Modular Wine Rack Plans - Beautiful and Expandable

Wine rack
Emmanuele Di Nardo / EyeEm / Getty Images
  • 01 of 08

    Modular Wine Rack Plans

    Wine Rack in use
    Wine Rack. (c) 2006 Chris Baylor licensed to About.com, Inc.

    A wine rack is a very common beginner's woodworking project. However, I think this particular modular wine rack is an enjoyable project for any woodworker, as it requires making some curved cuts and dadoes. For such a simple project, numerous people have commented on just how attractive the rack becomes when a few are stacked together and filled with wine. Because of it's sturdy, yet modular design, there really isn't much of a limit as to how many units can be assembled on top of one another. In the picture above, we have stacked five of the units together to hold 30 bottles.

    You can use almost any wood you like to build these free woodworking plans, but keep in mind that the sides require one-inch thick stock. This means either buying 2x stock and planing it down, or purchasing 4/4 stock at a fine woodworking supplier, which will restrict your choices of stock to those species available in 4/4 at the time of your purchase.

    Download the to build this modular wine rack (PDF).

    Continue to 2 of 8 below.
  • 02 of 08

    Begin With the Sides

    Cut the Dadoes
    Cut the Dadoes. (c) 2006 Chris Baylor licensed to About.com, Inc.

    The first step to building the rack is to work on the two sides. These are made from 4/4 (1-inch thick) stock of the species of your choice. Oak and Maple make beautiful choices if the unit is to be stained, while Poplar is terrific if you intend to paint the rack.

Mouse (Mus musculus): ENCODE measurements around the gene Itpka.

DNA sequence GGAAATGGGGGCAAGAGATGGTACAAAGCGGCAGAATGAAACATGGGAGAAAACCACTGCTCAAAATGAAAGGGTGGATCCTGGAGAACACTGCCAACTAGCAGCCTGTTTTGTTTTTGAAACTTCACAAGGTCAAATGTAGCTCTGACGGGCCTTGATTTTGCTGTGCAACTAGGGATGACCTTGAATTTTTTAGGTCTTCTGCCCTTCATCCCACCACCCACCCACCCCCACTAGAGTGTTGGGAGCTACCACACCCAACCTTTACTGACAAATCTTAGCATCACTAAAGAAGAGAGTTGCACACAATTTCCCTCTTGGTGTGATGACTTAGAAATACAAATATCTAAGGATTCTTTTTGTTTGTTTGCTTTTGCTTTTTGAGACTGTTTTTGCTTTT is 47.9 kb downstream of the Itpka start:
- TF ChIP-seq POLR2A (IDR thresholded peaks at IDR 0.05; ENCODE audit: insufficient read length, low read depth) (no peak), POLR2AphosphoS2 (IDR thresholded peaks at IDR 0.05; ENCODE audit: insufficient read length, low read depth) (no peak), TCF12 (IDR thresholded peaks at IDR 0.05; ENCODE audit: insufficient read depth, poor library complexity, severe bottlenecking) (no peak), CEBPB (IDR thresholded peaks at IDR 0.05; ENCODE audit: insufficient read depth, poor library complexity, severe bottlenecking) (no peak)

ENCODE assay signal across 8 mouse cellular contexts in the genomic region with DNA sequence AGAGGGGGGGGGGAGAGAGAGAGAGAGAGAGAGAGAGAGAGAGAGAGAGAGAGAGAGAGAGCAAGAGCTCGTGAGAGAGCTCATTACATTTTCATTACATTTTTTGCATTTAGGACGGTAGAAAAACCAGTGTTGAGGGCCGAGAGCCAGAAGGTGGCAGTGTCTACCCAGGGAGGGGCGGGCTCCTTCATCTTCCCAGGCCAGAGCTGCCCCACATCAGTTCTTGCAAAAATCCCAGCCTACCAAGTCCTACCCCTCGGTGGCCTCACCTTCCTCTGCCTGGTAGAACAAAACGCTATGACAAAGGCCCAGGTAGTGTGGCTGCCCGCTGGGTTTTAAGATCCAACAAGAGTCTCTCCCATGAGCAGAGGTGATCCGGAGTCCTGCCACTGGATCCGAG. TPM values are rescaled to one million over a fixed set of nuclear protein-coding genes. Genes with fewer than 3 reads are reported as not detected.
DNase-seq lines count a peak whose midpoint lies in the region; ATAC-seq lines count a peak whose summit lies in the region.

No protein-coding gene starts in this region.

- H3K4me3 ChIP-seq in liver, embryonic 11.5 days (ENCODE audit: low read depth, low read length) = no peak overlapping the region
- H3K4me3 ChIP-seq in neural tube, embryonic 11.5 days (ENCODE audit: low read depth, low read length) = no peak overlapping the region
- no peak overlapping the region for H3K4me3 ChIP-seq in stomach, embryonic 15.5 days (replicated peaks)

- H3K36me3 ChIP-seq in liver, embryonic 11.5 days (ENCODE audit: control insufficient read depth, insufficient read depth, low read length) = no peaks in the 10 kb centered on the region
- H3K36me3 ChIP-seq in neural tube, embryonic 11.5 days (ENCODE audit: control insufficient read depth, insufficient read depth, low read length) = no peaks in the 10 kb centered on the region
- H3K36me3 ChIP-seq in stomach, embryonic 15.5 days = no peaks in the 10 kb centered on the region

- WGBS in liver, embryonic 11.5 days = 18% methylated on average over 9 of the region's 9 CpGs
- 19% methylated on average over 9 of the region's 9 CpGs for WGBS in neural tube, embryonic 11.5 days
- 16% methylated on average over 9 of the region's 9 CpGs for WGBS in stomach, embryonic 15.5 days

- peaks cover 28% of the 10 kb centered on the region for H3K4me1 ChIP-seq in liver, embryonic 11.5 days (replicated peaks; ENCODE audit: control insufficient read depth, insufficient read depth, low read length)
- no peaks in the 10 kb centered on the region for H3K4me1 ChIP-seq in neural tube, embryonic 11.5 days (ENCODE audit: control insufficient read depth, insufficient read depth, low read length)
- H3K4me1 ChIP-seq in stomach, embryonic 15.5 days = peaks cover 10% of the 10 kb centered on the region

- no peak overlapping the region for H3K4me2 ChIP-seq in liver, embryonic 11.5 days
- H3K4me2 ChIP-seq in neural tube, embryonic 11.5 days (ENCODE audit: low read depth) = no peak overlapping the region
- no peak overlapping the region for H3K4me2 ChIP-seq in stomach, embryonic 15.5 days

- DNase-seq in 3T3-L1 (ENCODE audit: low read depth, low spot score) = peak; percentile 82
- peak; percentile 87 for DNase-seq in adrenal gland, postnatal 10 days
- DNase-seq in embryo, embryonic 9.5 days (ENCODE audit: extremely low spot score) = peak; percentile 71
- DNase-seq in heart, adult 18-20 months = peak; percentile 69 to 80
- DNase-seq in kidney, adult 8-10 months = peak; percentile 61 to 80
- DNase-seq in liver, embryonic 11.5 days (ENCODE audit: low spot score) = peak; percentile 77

Cut each of the two pieces of 4/4 stock to 6" x 9-3/4".

    Next, you'll need to cut four notches in each piece to accommodate the front and back of the unit. These notches are cut on the long (9-3/4") edges, 3/4" in from each end. The notches will be 1/2" deep and 3/4" wide (the width of the 1x stock used for the front and back).

    To cut the notches, set up a stacked dado set in either your Table Saw or Radial Arm Saw to 3/4-inch in thickness, and set the depth to 1/2-inch.

    Because you'll be cutting the sides on edge, it would be safest and smoothest to clamp the two sides together and cut the dadoes on both pieces of stock at the same time. If you plan on building more than one set of this wine rack, try cutting four sides at a time. If using a table saw, be sure to use a miter gauge to guide the stock - do not use the fence, as the stock could bind against the fence as it is run through the saw.